Mamma Mia!, the international stage musical? It's selling out, SRO, in its normal manner. For years I've been quoted in endless ads as saying this show is "the most fun on Broadway." A lot of insiders tut-tutted this and are already looking askance at the film. But now I can add that this phenomenon will be the most fun for summer movie fans as well. And if you didn't like the super angst and materialism of Sex and the City, here you'll find three female friends (and one daughter) who are charming and also good-hearted, giddy and able to take a joke on themselves and their genre.
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By Stephen Hunter and Stephen Hunter,Film Critic | March 7, 1992
"Virtual reality" is state-of-the-art hyper-reality as induced either by the most sophisticated of computers or the mostadolescent of imaginations. Now comes "The Lawnmower Man," the first feature movie to make extensive use of the former but, alas, not the first movie to make extensive use of the latter.The former, in fact, is quite the best thing in the film, and perhaps worth the price of admission. As a visual adventure, "The Lawnmower Man" is great fun: We get to bodysurf through some kind of cosmic mulching machine which tries to grind us to atoms with great, gnashing iron pyramids (it's like be swallowed by a killer whale the size of the Hindenburg)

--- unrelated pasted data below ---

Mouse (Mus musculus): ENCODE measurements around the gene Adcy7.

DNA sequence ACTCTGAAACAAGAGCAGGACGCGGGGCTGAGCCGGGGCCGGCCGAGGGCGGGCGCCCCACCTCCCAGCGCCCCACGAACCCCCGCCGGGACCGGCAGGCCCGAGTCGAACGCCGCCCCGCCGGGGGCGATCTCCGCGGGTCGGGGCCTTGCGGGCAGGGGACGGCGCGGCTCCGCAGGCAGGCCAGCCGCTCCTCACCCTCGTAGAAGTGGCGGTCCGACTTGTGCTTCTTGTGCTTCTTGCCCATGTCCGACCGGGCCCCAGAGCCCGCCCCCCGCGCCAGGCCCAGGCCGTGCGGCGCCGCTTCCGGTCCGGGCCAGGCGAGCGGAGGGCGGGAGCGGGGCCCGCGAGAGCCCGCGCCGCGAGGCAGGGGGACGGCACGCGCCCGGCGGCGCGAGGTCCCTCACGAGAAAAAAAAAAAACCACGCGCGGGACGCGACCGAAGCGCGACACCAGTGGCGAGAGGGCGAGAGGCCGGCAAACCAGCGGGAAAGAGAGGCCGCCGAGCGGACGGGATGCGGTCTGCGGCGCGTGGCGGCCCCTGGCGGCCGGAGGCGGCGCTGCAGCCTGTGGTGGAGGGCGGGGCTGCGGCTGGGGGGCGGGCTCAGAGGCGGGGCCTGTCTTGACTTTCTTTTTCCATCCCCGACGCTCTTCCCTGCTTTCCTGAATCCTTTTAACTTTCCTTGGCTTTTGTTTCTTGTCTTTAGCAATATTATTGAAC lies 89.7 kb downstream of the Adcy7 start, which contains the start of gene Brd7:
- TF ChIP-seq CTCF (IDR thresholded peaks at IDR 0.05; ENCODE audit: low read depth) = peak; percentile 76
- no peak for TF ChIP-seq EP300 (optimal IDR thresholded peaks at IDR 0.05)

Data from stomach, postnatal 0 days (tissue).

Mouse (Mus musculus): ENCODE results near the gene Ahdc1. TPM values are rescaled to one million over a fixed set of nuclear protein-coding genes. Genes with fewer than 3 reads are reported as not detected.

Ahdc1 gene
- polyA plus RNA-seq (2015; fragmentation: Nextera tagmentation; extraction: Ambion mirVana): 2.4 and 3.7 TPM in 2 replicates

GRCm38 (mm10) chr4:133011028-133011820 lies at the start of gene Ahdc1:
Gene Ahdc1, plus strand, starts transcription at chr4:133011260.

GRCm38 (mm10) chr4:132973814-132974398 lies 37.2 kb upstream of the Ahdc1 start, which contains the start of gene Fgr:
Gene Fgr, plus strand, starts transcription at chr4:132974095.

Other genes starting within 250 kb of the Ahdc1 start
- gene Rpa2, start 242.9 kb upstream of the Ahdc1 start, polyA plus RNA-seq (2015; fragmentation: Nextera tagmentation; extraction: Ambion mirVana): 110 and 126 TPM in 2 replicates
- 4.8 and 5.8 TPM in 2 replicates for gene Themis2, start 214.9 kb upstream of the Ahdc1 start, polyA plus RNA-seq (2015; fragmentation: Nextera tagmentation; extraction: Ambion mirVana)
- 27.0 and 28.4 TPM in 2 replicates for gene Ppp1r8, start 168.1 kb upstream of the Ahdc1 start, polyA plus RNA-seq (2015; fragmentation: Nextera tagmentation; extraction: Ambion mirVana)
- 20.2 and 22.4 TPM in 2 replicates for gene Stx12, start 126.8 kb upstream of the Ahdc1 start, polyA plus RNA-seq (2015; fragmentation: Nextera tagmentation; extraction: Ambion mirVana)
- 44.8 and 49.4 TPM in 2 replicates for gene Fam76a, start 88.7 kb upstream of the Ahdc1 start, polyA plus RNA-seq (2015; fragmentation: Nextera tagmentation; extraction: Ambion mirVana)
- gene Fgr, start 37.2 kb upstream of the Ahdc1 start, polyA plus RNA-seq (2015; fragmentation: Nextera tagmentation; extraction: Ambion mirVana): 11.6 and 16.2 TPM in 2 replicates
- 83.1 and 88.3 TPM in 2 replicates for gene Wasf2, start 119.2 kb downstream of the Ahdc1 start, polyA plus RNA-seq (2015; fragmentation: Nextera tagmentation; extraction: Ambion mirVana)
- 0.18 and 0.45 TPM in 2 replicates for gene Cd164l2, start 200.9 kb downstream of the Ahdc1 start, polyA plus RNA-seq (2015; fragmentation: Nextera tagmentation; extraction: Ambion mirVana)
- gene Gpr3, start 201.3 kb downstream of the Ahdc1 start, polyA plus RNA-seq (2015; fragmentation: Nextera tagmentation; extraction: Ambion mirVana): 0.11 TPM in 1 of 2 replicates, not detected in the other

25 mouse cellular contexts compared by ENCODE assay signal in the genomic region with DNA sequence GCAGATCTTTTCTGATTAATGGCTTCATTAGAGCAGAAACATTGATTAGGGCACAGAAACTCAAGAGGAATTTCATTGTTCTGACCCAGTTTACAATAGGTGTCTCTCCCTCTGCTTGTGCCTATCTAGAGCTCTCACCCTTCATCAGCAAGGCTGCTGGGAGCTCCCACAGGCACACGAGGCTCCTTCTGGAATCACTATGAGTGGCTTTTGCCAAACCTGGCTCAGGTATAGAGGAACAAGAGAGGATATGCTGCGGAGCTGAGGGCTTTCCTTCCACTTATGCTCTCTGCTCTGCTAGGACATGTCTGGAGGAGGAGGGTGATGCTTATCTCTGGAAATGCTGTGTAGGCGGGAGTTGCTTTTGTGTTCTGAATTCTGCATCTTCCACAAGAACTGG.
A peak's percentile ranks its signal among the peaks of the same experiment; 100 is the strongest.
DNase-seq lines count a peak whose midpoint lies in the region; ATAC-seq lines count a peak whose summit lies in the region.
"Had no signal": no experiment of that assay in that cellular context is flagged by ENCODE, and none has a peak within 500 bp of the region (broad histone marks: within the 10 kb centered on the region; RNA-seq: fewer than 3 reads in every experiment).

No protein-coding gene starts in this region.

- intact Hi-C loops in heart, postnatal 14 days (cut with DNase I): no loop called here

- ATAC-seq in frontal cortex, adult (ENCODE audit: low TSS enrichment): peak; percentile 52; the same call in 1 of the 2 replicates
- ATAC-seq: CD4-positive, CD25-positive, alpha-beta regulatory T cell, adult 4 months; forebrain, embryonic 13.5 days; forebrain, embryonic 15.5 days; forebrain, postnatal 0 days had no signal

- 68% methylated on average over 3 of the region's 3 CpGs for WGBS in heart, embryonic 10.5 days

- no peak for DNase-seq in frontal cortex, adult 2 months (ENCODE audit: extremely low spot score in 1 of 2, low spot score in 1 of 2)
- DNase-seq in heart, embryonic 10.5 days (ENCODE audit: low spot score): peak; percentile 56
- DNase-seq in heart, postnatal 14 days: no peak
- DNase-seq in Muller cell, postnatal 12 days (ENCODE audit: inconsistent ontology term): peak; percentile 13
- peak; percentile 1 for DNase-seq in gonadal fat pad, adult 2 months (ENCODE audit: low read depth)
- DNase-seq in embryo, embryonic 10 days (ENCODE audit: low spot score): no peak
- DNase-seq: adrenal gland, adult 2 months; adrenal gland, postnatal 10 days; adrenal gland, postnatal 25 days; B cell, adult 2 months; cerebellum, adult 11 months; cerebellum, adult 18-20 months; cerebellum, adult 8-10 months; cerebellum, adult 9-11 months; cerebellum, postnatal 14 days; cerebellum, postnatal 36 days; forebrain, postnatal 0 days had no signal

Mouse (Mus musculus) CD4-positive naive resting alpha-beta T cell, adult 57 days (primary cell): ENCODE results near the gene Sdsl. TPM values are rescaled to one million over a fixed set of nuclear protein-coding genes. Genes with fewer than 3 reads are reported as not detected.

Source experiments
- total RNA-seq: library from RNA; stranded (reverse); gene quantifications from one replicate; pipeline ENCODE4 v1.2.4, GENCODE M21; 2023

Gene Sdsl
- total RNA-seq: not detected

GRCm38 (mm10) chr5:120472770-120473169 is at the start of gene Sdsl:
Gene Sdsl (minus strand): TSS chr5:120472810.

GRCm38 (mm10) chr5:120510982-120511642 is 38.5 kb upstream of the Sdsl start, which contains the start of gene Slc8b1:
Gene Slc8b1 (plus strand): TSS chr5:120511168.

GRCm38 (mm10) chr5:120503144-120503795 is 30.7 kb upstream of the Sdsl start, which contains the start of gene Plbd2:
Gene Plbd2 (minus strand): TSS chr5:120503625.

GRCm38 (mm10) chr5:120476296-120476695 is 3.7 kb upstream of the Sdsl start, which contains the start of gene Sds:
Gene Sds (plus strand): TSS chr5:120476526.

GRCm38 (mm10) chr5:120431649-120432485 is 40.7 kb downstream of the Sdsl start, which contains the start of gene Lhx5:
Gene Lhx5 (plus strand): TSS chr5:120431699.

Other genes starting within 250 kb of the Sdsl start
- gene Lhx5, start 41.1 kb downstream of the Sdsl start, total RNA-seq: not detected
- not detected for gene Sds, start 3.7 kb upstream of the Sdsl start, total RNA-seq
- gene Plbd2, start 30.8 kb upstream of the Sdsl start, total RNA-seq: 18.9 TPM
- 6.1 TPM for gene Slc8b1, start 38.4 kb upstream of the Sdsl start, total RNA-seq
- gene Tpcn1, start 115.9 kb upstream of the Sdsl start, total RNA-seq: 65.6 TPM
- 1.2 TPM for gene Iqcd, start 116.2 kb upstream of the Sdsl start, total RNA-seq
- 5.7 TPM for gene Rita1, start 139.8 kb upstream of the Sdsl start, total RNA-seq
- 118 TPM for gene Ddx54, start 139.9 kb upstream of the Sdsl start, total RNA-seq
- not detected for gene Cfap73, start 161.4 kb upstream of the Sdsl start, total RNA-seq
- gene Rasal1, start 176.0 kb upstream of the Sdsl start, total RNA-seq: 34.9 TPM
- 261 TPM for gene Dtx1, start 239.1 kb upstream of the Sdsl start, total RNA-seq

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By CHRIS KALTENBACH | September 2, 2008
DVDS Starring Pierce Brosnan, Chris Cooper, Rachel McAdams, Patricia Clarkson - Directed by Ira Sachs - Sony Pictures - $28.96, $38.96 Blu-ray Tired of being married to his noble but unexciting (at least to him) wife, Pat (Patricia Clarkson), businessman Harry Allen (Chris Cooper) decides the only honorable thing to do is kill her - especially since naive young Kay (Rachel McAdams) is ready to pick up the slack. Only problem is, his best friend, Richard (Pierce Brosnan), also has a thing for Kay - and isn't sure Pat deserves to end up dead.
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By Michael Sragow and Michael Sragow,SUN MOVIE CRITIC | April 30, 2004